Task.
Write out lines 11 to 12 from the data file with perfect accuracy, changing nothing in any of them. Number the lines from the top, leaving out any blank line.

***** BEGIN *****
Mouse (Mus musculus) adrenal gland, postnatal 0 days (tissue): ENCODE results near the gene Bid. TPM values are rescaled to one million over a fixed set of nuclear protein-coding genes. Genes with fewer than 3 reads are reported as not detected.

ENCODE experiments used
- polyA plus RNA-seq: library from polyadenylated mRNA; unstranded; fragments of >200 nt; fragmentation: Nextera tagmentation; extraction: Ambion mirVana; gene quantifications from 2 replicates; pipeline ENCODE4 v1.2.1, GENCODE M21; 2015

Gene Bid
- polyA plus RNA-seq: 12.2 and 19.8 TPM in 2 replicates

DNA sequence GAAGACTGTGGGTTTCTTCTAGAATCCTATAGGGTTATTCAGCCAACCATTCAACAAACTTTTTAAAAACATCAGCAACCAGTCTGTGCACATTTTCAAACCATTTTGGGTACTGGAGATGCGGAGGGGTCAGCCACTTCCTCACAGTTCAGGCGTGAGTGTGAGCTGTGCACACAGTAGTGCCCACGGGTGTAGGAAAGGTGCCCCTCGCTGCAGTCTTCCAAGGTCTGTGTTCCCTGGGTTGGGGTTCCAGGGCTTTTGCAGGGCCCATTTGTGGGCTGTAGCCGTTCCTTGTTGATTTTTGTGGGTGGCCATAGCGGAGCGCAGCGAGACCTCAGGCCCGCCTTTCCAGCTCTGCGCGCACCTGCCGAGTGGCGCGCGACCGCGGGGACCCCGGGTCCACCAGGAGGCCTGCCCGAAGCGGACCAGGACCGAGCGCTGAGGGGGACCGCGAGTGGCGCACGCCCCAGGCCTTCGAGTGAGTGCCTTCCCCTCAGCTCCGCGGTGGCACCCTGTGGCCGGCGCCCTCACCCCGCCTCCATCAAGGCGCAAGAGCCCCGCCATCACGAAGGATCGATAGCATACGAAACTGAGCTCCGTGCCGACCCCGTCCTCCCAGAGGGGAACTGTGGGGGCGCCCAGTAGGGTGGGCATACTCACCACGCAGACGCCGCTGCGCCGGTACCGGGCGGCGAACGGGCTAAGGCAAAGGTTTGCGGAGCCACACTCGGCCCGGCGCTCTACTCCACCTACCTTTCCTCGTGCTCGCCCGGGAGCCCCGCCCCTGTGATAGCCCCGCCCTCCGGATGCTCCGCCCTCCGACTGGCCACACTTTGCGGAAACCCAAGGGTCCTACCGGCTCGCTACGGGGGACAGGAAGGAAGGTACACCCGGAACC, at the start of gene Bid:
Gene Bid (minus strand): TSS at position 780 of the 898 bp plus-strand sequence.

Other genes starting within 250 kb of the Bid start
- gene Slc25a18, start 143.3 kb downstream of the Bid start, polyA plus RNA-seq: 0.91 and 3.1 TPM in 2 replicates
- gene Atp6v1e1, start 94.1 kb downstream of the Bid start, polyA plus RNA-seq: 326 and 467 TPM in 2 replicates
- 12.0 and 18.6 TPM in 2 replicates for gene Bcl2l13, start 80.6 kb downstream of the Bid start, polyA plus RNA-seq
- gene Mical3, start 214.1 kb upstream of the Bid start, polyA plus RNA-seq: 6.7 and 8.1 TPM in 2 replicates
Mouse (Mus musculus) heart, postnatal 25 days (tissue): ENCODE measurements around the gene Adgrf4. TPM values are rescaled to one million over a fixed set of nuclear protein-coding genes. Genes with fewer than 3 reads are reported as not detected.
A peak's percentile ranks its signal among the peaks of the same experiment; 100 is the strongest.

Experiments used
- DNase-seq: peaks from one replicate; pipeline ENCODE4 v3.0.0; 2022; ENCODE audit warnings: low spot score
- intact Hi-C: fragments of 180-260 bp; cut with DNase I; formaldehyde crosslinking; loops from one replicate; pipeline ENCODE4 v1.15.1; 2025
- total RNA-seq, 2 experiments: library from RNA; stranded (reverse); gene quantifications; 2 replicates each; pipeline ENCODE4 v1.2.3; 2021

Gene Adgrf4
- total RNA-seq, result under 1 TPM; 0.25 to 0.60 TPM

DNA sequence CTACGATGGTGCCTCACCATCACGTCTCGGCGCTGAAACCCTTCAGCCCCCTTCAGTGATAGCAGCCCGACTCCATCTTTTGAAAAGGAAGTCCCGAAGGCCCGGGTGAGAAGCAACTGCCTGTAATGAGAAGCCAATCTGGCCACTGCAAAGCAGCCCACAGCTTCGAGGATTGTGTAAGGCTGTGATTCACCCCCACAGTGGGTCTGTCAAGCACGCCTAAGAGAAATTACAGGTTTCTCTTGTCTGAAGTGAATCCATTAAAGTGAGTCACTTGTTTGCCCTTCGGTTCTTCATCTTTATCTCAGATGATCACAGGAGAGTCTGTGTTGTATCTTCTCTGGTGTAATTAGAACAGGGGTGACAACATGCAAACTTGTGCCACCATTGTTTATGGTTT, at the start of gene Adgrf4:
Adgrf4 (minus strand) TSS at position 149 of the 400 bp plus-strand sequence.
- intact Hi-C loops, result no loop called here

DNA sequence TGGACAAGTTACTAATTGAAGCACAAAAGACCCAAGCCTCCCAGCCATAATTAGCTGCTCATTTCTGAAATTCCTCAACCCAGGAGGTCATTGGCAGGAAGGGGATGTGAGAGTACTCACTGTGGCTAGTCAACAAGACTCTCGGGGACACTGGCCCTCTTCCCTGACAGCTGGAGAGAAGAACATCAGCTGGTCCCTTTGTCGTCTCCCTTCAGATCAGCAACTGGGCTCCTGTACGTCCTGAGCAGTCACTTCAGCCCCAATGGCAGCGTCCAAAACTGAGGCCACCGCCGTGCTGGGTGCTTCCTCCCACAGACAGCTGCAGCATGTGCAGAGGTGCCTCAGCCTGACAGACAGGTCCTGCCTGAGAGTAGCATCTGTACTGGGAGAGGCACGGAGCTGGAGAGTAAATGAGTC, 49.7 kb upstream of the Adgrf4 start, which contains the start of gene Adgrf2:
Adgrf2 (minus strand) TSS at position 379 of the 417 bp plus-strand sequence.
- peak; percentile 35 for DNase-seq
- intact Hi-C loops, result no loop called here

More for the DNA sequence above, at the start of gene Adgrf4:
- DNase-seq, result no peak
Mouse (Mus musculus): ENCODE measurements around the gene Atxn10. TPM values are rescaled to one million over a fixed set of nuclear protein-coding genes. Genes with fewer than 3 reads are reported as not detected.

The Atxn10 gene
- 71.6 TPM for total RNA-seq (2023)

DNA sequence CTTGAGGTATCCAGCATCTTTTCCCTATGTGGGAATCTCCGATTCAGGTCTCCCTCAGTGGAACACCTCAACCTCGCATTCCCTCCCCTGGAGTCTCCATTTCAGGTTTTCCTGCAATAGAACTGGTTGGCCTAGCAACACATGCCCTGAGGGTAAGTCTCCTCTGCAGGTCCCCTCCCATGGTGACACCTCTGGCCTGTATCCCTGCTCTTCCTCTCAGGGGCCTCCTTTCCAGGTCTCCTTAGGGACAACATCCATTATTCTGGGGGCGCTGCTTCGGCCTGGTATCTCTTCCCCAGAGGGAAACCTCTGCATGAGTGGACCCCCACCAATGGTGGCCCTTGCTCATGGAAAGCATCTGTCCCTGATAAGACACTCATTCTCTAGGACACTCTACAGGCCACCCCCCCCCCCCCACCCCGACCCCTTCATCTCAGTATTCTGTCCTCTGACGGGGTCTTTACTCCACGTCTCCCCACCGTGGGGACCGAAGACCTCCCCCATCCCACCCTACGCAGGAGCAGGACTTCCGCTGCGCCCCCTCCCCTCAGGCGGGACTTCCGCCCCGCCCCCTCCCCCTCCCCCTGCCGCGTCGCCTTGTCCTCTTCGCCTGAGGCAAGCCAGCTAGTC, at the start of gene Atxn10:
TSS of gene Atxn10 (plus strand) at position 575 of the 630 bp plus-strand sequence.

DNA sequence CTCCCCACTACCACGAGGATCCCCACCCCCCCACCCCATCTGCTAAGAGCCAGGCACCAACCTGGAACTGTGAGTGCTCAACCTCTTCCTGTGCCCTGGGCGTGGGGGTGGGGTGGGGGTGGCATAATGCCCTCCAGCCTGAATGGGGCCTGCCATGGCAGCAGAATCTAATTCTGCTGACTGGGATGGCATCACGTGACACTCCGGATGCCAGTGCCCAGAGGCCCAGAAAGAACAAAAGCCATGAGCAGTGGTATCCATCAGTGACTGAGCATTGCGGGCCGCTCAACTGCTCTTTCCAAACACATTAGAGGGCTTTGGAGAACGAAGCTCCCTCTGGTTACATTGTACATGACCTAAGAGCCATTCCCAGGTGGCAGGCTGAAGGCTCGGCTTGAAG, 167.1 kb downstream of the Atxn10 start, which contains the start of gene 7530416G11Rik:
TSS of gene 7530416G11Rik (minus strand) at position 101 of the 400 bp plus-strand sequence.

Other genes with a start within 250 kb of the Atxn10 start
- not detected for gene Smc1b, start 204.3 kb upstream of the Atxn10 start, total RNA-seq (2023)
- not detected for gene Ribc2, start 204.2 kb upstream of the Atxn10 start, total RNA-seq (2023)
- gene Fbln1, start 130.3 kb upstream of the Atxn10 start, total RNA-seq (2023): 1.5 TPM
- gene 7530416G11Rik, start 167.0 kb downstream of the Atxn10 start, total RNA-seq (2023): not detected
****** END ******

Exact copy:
- 12.0 and 18.6 TPM in 2 replicates for gene Bcl2l13, start 80.6 kb downstream of the Bid start, polyA plus RNA-seq
- gene Mical3, start 214.1 kb upstream of the Bid start, polyA plus RNA-seq: 6.7 and 8.1 TPM in 2 replicates